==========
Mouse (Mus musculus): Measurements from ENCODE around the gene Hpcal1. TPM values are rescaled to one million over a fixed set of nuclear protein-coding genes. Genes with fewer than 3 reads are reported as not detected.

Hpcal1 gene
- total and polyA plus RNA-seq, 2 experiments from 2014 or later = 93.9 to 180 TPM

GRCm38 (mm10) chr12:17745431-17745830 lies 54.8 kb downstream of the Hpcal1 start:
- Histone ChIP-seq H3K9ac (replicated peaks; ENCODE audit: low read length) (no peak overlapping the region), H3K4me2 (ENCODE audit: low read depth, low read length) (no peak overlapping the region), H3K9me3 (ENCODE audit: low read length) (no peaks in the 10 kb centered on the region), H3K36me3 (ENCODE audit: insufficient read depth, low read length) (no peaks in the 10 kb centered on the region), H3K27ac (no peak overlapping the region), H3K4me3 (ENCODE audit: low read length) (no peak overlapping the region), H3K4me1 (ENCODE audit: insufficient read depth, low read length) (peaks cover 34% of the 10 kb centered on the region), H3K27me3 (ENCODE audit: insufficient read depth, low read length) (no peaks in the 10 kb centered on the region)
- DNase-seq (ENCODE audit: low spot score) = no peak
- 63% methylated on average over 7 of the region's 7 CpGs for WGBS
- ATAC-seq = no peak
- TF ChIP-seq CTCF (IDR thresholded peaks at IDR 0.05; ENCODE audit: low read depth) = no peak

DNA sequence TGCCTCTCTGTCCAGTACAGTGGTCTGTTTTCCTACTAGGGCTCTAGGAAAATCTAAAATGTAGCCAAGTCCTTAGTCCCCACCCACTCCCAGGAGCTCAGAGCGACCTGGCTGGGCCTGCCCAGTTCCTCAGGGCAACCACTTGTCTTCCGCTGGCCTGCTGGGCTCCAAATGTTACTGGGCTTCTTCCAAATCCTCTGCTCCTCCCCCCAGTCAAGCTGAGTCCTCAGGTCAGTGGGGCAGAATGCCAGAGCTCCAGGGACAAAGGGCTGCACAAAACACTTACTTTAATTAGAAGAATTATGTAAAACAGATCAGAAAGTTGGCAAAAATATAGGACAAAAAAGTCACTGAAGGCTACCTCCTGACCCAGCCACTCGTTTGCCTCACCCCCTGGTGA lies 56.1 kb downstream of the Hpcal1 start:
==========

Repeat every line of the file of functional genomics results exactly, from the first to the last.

Mouse (Mus musculus): Measurements from ENCODE around the gene Hpcal1. TPM values are rescaled to one million over a fixed set of nuclear protein-coding genes. Genes with fewer than 3 reads are reported as not detected.

Hpcal1 gene
- total and polyA plus RNA-seq, 2 experiments from 2014 or later = 93.9 to 180 TPM

GRCm38 (mm10) chr12:17745431-17745830 lies 54.8 kb downstream of the Hpcal1 start:
- Histone ChIP-seq H3K9ac (replicated peaks; ENCODE audit: low read length) (no peak overlapping the region), H3K4me2 (ENCODE audit: low read depth, low read length) (no peak overlapping the region), H3K9me3 (ENCODE audit: low read length) (no peaks in the 10 kb centered on the region), H3K36me3 (ENCODE audit: insufficient read depth, low read length) (no peaks in the 10 kb centered on the region), H3K27ac (no peak overlapping the region), H3K4me3 (ENCODE audit: low read length) (no peak overlapping the region), H3K4me1 (ENCODE audit: insufficient read depth, low read length) (peaks cover 34% of the 10 kb centered on the region), H3K27me3 (ENCODE audit: insufficient read depth, low read length) (no peaks in the 10 kb centered on the region)
- DNase-seq (ENCODE audit: low spot score) = no peak
- 63% methylated on average over 7 of the region's 7 CpGs for WGBS
- ATAC-seq = no peak
- TF ChIP-seq CTCF (IDR thresholded peaks at IDR 0.05; ENCODE audit: low read depth) = no peak

DNA sequence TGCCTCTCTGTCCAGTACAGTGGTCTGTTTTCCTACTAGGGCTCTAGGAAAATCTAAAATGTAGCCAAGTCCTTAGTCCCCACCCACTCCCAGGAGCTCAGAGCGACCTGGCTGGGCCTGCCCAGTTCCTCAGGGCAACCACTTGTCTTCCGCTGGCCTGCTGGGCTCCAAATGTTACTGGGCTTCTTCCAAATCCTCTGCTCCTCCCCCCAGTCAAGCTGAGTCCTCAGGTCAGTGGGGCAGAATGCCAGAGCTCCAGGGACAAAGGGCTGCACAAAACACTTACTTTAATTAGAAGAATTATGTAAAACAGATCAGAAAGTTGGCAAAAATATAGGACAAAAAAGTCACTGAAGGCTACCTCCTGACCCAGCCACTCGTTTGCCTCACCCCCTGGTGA lies 56.1 kb downstream of the Hpcal1 start: